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 Canine Brucellosis

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PostSubject: Canine Brucellosis   Sun Jul 01, 2007 8:18 am

Brucellosis is a disease spread by the bacteria in the genus Brucella. This disease can affect most any vertebrate animal including sheep, goat, elk, deer, pigs, and our wonderful companion friend, the dog.

Brucellosis is contagious and can be transmitted from one animal species to another through contact of contaminated animals or animal products. Vectors of contamination include eating, drinking, contact of bodily fluids, and on rare occasion through inhalation.

When Brucellosis is transmitted to humans it manifests itself into flue like symptoms such as fever, sweats, aches and pains, and weakness. Severe infections can affect the nervous system and lining of the heart. Symptoms do not usually last very long but can in some cases become chronic. Most cases in humans are a result of partaking in unpasturized milk, ice cream and cheeses. This most often occurs to Americans when visiting foreign countries and ingesting dairy products. Human to human infection can occur through transplants, breast feeding, and sexual interaction.

In canines the effects of Brucellosis are much more severe. The Brucellosis infection in the dog will affect its reproductive system. In the female this leads to abortion of inutero pups and death to infected pups after birth. In males this can cause an infection in the sexual organs leading to discomfort and inflammation. Infertility, poor health, and damage to the kidneys and nervous system can be long-term effects in both sexes.

Although infection is rare and typically the result of stray unhealthy companions, if breeding stock becomes infected in a kennel type of arrangement this can lead to disaster. In order to avoid such contamination in breeding it is a good idea to have all mates tested through a simple blood test available through your veterinarian. Because of the rareness (1% - 6%) of this illness some vets may see this as unnecessary and may try to talk a responsible breeder out of it. If considering breeding you should explain your concerns to your vet and remind them they are they to serve you as a customer and the reason why you are asking for such a test is to be responsible in your breeding program.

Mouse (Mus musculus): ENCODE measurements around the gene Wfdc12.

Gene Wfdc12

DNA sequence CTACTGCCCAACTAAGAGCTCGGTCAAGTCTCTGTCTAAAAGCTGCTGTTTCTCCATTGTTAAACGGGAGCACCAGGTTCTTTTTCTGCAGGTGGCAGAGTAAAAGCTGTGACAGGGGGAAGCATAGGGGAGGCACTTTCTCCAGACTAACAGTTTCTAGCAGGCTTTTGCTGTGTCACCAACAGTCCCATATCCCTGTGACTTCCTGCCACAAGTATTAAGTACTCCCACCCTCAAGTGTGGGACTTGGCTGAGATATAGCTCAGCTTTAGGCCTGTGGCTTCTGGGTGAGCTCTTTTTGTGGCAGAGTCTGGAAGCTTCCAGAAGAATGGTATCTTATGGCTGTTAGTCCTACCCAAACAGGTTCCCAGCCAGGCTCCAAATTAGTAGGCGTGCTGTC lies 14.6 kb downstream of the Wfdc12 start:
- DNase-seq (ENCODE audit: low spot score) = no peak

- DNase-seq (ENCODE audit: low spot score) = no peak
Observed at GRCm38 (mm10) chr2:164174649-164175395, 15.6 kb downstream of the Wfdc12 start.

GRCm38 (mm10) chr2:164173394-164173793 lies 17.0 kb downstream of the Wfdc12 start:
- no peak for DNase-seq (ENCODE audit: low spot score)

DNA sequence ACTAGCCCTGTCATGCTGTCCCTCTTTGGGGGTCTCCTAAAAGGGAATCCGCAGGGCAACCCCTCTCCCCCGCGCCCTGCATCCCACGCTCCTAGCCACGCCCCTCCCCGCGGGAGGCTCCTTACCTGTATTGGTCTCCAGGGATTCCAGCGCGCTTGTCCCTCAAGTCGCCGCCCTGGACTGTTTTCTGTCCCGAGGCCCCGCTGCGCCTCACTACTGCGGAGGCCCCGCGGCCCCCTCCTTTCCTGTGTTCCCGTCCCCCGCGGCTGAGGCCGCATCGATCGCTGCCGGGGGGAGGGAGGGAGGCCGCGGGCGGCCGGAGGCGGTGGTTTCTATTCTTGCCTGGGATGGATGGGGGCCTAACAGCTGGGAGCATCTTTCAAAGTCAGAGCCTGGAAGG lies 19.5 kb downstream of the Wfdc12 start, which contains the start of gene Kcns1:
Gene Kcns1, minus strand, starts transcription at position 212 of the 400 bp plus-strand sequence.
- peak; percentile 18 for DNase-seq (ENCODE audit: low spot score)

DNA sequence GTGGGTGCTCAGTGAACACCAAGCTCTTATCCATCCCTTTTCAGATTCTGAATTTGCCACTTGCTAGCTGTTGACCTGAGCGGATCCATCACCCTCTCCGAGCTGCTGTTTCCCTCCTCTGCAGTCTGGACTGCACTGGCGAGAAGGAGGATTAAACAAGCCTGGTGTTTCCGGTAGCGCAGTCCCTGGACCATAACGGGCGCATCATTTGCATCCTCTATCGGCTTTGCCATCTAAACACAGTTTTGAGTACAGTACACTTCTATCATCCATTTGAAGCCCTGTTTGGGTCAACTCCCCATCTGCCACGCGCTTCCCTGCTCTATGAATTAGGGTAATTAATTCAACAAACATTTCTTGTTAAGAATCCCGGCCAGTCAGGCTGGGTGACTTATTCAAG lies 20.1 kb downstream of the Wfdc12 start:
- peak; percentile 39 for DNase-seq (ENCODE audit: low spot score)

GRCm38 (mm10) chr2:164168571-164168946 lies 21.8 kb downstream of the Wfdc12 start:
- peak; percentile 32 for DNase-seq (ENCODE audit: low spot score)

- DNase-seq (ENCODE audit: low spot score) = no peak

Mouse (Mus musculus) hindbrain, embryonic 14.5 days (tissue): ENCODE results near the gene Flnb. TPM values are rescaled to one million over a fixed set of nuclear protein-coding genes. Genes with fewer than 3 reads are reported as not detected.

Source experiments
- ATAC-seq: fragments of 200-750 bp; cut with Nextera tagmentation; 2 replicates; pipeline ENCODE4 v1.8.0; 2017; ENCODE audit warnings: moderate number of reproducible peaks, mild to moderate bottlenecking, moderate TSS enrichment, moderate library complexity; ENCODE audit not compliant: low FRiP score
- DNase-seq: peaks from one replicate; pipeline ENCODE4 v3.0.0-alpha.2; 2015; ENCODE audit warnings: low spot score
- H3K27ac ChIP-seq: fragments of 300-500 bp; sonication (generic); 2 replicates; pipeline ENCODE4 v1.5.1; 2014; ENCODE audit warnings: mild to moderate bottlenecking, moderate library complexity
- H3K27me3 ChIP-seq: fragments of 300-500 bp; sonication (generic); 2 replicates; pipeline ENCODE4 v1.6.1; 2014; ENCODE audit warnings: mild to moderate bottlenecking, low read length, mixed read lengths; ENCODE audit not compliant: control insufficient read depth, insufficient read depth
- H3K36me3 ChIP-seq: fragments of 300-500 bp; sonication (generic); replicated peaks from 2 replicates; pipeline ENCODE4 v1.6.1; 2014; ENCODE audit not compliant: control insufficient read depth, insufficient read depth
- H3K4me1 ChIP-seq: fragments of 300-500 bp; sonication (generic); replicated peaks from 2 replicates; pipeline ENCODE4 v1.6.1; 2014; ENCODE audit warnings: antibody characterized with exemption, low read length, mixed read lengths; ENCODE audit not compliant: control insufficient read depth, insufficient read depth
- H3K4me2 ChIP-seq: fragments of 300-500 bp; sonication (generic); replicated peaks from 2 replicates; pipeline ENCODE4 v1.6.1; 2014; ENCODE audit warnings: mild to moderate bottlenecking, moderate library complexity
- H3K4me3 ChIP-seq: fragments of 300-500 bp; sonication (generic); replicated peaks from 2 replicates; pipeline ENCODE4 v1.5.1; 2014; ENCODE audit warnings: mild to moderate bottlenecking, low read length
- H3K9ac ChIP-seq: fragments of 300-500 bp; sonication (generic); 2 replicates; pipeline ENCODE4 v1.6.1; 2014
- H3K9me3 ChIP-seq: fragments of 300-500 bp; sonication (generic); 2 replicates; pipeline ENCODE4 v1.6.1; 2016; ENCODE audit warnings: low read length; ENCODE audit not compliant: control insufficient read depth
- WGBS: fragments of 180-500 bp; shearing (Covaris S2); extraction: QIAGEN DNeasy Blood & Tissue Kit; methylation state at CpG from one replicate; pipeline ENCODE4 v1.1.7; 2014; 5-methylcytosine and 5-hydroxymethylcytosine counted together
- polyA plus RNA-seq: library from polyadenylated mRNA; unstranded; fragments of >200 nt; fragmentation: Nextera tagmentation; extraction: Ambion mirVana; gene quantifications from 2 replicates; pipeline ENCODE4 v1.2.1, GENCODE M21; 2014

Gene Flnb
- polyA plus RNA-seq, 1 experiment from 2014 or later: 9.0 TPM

If any pet you have is determined to have this disease it is imperative that they be removed from consideration as a breeding subject and that they be kept separated from any other breeding stock you may have. If any pet or human in your household becomes infected it is important to have the entire set of breeding dogs subsequently tested.

If a pet is determined to have Brucellosis while pregnant and still does to manage to have a litter it will be crucial to the pups survival that they be removed without the opportunity to nurse. This should be done with the use of rubber gloves and by giving the pups a thorough washing. After washing the pups you should wash any parts of your body that have come into direct contact with the pups. The new owners must be informed of their infection and it will be necessary to spay/neuter the entire lot to prevent spread of the disease. Although no vaccine has been found for this disease, treatment with Tetracycline or Streptomycin may be administered on a long-term schedule but even this is often still ineffective. Although the APBR does not condone euthanasia in most cases, humanely culling such pups, given the potential threat of this disease, may be considered.

Because of the potential of spread to humans, health departments in many states may order such infected animals destroyed.

The best prevention of this disease is through eliminating the exposure your pet has to outside roaming animals through responsible containment such as with well-maintained fences of proper height or keeping them inside.

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